Home > News > News in Brief: 6 November 2008

News in Brief: 6 November 2008

A brief list of news for the day:

Around the world, Barack Obama victory sparks cheer. In city squares and living rooms, ballrooms and villages, the citizens of the world cheered the election of Barack Obama as USpresident, ratcheting up hopes that America’s first black commander in chief would herald a more balanced, less confrontational America. (Today’s Zaman)

US: Big names jostle for top posts. While a president Barack Hussein Obama will present a strikingly different face of the United States to the rest of the world, how different his actual foreign policy will be remains unclear. On the one hand, Obama has repeatedly stressed the importance of multilateralism and diplomatic re-engagement with the world… On the other hand, most of his advisers are veterans of the administration of president Bill Clinton whose own brand of liberal interventionism. (Asia Times)

Obama and the Middle East. Of course it will take at least a year for Obama to sort out his Middle East team and for Israel, Iran and Lebanon to sort out their new leadership in elections that are scheduled to take place this coming year. (Syria Comment)

End Civilian Deaths, Karzai Tells Obama. Afghan President Hamid Karzai on Wednesday called on President-elect Barack Obama to end U.S. airstrikes that risk civilian casualties after coalition forces allegedly killed dozens of people at a wedding party in southern Afghanistan this week. (Washington Post)

7 Afghan civilians die in coalition attack. As tension grew over civilian casualties from coalition airstrikes, Afghan officials reported a fresh attack on three villages in northwestern Afghanistan on Thursday that killed at least seven civilians and 15 Taliban insurgents. (IHT)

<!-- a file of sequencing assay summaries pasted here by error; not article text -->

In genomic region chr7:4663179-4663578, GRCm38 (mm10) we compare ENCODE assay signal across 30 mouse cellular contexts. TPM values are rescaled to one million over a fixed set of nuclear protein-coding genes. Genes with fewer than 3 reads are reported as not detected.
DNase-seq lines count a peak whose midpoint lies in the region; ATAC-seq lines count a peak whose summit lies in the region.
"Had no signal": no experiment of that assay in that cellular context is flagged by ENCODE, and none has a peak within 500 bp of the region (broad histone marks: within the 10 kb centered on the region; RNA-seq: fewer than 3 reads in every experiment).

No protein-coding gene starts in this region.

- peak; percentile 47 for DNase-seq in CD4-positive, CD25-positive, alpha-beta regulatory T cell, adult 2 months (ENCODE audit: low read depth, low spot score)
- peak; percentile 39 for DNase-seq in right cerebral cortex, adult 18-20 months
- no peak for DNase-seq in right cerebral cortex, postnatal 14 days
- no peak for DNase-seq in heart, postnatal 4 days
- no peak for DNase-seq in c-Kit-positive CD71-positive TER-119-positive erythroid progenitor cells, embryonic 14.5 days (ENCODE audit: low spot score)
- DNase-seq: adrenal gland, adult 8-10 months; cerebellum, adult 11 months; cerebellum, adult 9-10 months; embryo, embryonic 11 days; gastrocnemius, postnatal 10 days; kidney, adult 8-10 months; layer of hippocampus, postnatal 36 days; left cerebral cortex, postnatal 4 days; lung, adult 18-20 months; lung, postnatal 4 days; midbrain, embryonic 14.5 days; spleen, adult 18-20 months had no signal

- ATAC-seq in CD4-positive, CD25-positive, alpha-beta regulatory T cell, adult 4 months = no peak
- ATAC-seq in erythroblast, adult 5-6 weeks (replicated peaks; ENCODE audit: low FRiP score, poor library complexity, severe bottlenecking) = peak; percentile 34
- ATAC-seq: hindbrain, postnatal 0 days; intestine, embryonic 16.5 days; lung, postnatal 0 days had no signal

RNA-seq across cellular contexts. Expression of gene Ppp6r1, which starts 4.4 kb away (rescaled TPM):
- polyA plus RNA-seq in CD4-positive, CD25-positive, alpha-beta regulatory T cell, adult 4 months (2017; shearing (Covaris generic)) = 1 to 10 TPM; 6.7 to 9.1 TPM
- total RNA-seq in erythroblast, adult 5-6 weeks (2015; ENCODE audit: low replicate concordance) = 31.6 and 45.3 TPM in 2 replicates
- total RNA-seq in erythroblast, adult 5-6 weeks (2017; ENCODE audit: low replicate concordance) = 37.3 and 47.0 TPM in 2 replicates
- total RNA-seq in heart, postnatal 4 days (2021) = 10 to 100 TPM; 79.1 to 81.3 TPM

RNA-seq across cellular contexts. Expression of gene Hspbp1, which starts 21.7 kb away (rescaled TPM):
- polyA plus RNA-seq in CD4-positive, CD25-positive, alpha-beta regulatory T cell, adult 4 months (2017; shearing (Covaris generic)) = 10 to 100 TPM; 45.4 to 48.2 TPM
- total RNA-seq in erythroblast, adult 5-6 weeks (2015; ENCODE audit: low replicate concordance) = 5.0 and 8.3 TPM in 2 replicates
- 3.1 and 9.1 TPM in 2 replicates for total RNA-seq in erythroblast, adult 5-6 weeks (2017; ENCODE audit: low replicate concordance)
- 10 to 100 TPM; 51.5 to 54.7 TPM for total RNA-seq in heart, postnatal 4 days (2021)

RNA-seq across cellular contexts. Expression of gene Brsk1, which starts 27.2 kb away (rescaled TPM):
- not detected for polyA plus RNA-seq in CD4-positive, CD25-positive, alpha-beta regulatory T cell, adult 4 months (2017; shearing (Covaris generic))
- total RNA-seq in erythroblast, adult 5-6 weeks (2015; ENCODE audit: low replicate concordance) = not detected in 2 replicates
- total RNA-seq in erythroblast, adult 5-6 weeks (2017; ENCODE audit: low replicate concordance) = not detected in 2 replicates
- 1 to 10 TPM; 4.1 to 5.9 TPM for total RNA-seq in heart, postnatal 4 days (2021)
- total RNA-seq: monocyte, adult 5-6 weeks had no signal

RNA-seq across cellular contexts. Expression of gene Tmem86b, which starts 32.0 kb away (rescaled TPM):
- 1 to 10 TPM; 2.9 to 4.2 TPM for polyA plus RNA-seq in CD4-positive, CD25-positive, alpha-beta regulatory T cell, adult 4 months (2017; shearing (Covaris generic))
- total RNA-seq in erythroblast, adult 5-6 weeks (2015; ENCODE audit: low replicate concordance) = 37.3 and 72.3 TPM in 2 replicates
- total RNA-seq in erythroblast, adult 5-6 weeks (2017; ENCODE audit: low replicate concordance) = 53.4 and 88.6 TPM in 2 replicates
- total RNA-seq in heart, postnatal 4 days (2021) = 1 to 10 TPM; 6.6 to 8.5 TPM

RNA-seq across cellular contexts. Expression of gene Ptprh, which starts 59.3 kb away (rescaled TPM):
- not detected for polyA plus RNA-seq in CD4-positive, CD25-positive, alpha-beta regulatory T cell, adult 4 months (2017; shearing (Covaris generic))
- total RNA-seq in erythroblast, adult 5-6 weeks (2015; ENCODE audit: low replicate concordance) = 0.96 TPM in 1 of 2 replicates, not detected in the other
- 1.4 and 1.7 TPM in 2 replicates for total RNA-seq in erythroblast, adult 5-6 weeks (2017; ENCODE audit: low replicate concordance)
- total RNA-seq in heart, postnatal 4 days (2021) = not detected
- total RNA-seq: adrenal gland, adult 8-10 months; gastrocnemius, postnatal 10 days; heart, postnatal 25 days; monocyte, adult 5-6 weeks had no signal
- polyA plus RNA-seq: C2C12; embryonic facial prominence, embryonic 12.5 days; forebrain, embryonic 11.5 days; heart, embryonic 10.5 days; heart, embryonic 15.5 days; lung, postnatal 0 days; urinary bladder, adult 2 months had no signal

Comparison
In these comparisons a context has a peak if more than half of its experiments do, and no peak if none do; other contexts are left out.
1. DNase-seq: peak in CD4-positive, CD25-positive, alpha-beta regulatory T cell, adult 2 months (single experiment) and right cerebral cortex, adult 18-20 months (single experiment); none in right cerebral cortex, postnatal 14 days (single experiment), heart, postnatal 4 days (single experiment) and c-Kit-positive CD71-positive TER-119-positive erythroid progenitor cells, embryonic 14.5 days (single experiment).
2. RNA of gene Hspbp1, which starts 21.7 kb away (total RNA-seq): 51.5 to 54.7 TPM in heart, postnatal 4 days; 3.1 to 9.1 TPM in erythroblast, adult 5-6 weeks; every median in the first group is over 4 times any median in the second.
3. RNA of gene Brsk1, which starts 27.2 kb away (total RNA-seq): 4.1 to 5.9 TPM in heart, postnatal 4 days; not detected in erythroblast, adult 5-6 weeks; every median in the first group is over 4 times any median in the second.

Petraeus says Afghan tribes could help fight militants. Afghanistan’s government is looking at ways to engage tribes in the fight against insurgents, a similar tactic to the one that helped reduce violence in Iraq, the new chief of U.S. Central Command said Thursday. (IHT)

Russia Gives Obama Brisk Warning. Russian President Dmitry Medvedev warned in a nationally televised address Wednesday that he will deploy short-range missiles near Poland capable of striking NATO territory if the new Obama administration presses ahead with plans to build a missile defense shield in Europe. (Washington Post)

EU Body Backs Start Of Talks. The European Commission on Wednesday backed restarting talks with Russia on a partnership deal that were frozen after the Russian invasion of Georgia in August. (Moscow Times)

Fighting continues in Congo; leaders seek solution. Heavy fighting continued for a second day on Wednesday between rebels and a pro-government militia in Congo’s lawless east, but a cease-fire was holding in the provincial capital, Goma, UN officials and a rebel commander said. (Today’s Zaman)

Israeli airstrike kills Islamic Jihad leader in northern Gaza. An Israeli spy plane killed a leader in the armed wing of Islamic Jihad, the Al-Quds Brigades, on Wednesday in the northern Gaza Strip as a fragile ceasefire appeared on the verge of collapse. (Ma’an)

Putin for expansion of energy ties. Russia is looking to expand energy cooperation with India, Prime Minister Vladimir Putin told visiting Petroleum and Natural Gas Minister Murli Deora. Mr. Putin was supportive of Mr. Deora’s proposal to form a joint venture between ONGC Videsh Limited (OVL) and Rosneft for taking up exploration and development projects in east Siberia. Mr. Deora also invited Russian companies to participate in refinery and petrochemical projects in India and in the oil and gas exploration and production. (The Hindu)

Russia, Italy to sign energy deals. Russia and Italy were to sign energy deals on Thursday during a one-day visit to Moscow by Italian Prime Minister Silvio Berlusconi, a Kremlin official said. (Khaleej Times/AFP)

Governor of Saudi province leaves under cloud. Saudi King Abdullah has removed a ruling family member accused of discrimination against the minority Ismaili Shiite community from his post, ostensibly at his own request. Prince Mishaal has been accused by Ismaili activists, who belong to an offshoot of Shiite Islam, of encouraging the seizure of lands in the Ismaili stronghold of Najran to settle Sunni Yemeni tribesmen who are granted Saudi citizenship in an attempt to alter the area’s demographic and religious makeup. (The Daily Star/AFP)

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